Movie Review - Those People

The title of Joey Kuhn's film has an air of prejudice and aloofness or else it's highly standoffish. Whether you're a wealthy person looking down or you're a poor person looking up, the title and the overall tone of the film apply. Given the imagery and the majority of the setting, one might assume Kuhn is siding with the spoiled brats, the children of the rich and Manhattan elite, or at least he's trying to make one such spoiled brat sympathetic, while so many around him struggle to survive, or struggle to just find a job. That could be problematic for some viewers because they might shrug their shoulders by the end or balk at the conclusion, but Kuhn writes and directs this piece so sensitively and captures what is every movie's saving grace, and that is amazing performances. Kuhn's cast is not only beautiful but superb, and the acting from the three principals are some of the best I've seen all year.

Jonathan Gordon, in his feature debut, stars as Charlie Kinberg, a college student who is aspiring to be a painter. He's Jewish and gay and not particularly bothered by either, except it might contribute to the torch he's carrying. Jason Ralph, who has an extensive TV career, stars as Sebastian Blackworth, the spoiled brat in question who is the son of a Bernie Madoff-type still in the immediate wake of his imprisoned father's crime. Haaz Sleiman, who has an even more extensive credit list, also stars as Tim Malek, a Lebanese immigrant who is aspiring to be a concert pianist.

Gordon is so open-hearted in his performance, leaning toward ebullience. He effortlessly inhabits his confection of a character, a sweetheart whose eyes reveal all. The mark of a good actor is how well or how much his eyes give him away, and through his eyes, Gordon can hide nothing, but that's how he'll reel you in and it's why, even in his first leading role in a feature film, he's truly a star, shining brightly.

For an actor like Ralph, it's less about the eyes and more about the body language and how he delivers lines. It's clearer that for Ralph it's how he moves himself. Whether it's how he stands or slouches, whether how he leans either toward or away from someone, or whether he faces them or not, a large part of his acting is about his physical being and placement. As such, he is quite graceful, and deliberate, especially in his diction, easily inhabiting his Gilbert and Sullivan-loving character and behaving mostly as if he's just stepped off the stage of his beloved The Pirates of Penzance.

Sleiman is graceful and deliberate as well. He first impressed in his breakout film The Visitor (2007). Elements echo but his style is certainly more refined as compared to nearly a decade ago. He definitely brings a strength and a confidence or a kind of fortitude to both roles, if not every role. It makes him as solid as a rock as an actor, practically unflappable. He's also suave for sure and warmly charming with such a smooth and soothing voice that he disarms any and all in his path.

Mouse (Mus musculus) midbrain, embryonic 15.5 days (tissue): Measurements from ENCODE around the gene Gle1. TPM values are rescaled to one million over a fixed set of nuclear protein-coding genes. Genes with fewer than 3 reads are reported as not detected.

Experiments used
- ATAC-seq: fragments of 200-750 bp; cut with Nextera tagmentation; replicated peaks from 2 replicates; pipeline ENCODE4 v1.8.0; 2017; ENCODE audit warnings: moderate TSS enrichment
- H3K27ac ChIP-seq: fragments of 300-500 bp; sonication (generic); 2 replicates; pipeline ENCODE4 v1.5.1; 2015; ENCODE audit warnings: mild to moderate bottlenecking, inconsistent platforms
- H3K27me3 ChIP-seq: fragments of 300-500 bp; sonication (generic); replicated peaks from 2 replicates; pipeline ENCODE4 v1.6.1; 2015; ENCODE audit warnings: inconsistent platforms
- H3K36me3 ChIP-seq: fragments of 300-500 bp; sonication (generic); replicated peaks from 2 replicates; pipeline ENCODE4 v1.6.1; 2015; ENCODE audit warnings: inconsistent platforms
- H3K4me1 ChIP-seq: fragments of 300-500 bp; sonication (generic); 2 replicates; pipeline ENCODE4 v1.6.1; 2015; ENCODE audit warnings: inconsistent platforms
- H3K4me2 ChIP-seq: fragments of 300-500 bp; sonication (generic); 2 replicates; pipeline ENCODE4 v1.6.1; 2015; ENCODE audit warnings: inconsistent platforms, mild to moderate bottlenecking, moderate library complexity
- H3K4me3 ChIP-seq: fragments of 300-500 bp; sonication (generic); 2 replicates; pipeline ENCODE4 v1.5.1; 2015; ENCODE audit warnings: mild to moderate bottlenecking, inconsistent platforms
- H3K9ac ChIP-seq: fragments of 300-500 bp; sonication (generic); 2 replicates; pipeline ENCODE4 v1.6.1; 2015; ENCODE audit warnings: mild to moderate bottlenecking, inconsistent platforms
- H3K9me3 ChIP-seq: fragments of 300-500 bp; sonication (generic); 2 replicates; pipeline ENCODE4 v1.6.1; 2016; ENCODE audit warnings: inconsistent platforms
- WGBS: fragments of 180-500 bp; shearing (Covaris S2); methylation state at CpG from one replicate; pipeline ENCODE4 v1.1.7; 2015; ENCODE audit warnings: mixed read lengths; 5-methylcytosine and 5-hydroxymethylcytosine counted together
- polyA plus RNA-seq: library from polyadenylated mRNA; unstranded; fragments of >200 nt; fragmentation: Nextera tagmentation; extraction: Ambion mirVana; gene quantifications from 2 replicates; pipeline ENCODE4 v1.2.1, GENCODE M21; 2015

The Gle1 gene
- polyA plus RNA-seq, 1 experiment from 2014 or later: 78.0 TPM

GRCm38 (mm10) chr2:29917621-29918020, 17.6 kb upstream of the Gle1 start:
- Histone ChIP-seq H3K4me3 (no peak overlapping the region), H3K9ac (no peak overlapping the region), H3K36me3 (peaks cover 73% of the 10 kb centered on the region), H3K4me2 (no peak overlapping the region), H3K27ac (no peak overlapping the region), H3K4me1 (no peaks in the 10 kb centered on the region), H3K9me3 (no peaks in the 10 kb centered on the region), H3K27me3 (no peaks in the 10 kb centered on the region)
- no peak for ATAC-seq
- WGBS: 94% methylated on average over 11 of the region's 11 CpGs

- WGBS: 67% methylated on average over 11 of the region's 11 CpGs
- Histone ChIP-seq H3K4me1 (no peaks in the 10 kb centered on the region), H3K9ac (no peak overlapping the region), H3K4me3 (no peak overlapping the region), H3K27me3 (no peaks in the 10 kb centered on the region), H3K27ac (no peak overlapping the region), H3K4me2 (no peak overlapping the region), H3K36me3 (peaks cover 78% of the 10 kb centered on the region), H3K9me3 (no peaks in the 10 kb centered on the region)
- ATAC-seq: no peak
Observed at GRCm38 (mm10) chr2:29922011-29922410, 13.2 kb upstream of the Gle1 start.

Ostensibly, this movie might seem like any other gay film reckoning with a love triangle between these three men, but Kuhn's writing and direction transcends such tropes. It's not just about figuring out who Charlie, the one in the middle, is going to choose. It's about Charlie figuring out what love even is and how it can manifest differently in different people. It's also not just about Charlie but Sebastian as well. His daddy issues put into question what he thinks love is or how it should be.

The film is like a slice of life and even if the thin narrative, constituting four months, isn't enough for one's taste, it shouldn't matter. Each scene is so rich with great acting from this incredible cast that the joy doesn't come from the minor, plot mechanics. The joy comes from mostly watching the actors exist and simply breathe on screen. They are all so compelling. At times, it didn't matter where the story was going. I just loved seeing them interact. I could literally watch them read the phone book and still be so compelled.

Yet, Kuhn's cinematography is nothing to dismiss. The camerawork, the colors and the lighting are so inviting and cozy. Even a scene in the evening where two characters run naked on a beach, possibly in upstate New York on what purportedly was a chilly, November night, didn't feel cold. The scene was hot and not just in the perception of temperature.

This movie is incredibly sexy, and it's not in the naked bodies on display or in coitus. It's in the heartfelt emotions that pulse through the screen, as everything about the film makes you feel it's beating rhythm. It's also like being wrapped in a full blanket. Kuhn and cast have done a fantastic job here.

Five Stars out of Five.
Not Rated but contains sexual situations and language.
Running Time: 1 hr. and 29 mins.

May 6th in NY/LA theaters.
May 13th on Vimeo.
June 14th on DVD/VOD.


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